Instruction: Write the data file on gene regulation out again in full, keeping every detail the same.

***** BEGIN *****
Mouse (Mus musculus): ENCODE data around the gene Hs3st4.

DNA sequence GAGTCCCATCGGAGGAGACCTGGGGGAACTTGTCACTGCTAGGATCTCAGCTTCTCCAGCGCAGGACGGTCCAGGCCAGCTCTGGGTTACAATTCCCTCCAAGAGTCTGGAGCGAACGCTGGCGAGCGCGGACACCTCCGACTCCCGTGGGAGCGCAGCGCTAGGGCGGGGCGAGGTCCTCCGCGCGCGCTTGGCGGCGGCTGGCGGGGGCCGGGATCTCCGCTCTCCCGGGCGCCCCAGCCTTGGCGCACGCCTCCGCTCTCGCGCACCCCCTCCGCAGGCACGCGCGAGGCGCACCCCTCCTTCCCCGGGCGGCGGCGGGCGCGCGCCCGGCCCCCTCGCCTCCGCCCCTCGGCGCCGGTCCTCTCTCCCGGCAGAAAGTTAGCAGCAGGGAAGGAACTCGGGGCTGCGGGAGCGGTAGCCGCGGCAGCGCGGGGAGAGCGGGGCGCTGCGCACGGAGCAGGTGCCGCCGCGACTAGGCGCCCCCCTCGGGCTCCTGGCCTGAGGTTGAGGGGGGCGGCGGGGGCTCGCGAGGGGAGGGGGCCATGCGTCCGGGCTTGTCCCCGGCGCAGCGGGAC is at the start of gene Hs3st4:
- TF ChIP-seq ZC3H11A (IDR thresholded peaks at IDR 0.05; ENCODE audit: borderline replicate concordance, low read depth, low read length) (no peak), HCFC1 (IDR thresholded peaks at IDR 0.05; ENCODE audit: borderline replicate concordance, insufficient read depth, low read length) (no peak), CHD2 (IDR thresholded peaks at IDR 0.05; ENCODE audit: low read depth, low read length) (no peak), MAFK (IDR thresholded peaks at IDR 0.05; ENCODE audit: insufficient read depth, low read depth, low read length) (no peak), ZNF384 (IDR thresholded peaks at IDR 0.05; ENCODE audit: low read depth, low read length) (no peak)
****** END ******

Mouse (Mus musculus): ENCODE data around the gene Hs3st4.

DNA sequence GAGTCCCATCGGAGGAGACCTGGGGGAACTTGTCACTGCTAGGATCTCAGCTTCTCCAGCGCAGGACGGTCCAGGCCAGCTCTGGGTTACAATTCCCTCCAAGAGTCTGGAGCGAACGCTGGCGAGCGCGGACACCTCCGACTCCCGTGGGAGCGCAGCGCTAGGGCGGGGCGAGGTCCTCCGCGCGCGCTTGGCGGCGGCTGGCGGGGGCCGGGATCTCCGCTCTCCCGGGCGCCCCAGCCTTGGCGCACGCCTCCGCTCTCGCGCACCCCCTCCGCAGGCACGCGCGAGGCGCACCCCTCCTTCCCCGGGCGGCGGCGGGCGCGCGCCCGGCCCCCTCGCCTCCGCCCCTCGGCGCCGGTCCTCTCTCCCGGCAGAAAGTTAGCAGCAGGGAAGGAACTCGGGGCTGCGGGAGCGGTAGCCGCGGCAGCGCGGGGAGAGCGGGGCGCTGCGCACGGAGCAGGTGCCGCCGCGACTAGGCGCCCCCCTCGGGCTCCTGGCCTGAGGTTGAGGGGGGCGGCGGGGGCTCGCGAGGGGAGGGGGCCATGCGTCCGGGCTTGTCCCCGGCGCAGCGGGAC is at the start of gene Hs3st4:
- TF ChIP-seq ZC3H11A (IDR thresholded peaks at IDR 0.05; ENCODE audit: borderline replicate concordance, low read depth, low read length) (no peak), HCFC1 (IDR thresholded peaks at IDR 0.05; ENCODE audit: borderline replicate concordance, insufficient read depth, low read length) (no peak), CHD2 (IDR thresholded peaks at IDR 0.05; ENCODE audit: low read depth, low read length) (no peak), MAFK (IDR thresholded peaks at IDR 0.05; ENCODE audit: insufficient read depth, low read depth, low read length) (no peak), ZNF384 (IDR thresholded peaks at IDR 0.05; ENCODE audit: low read depth, low read length) (no peak)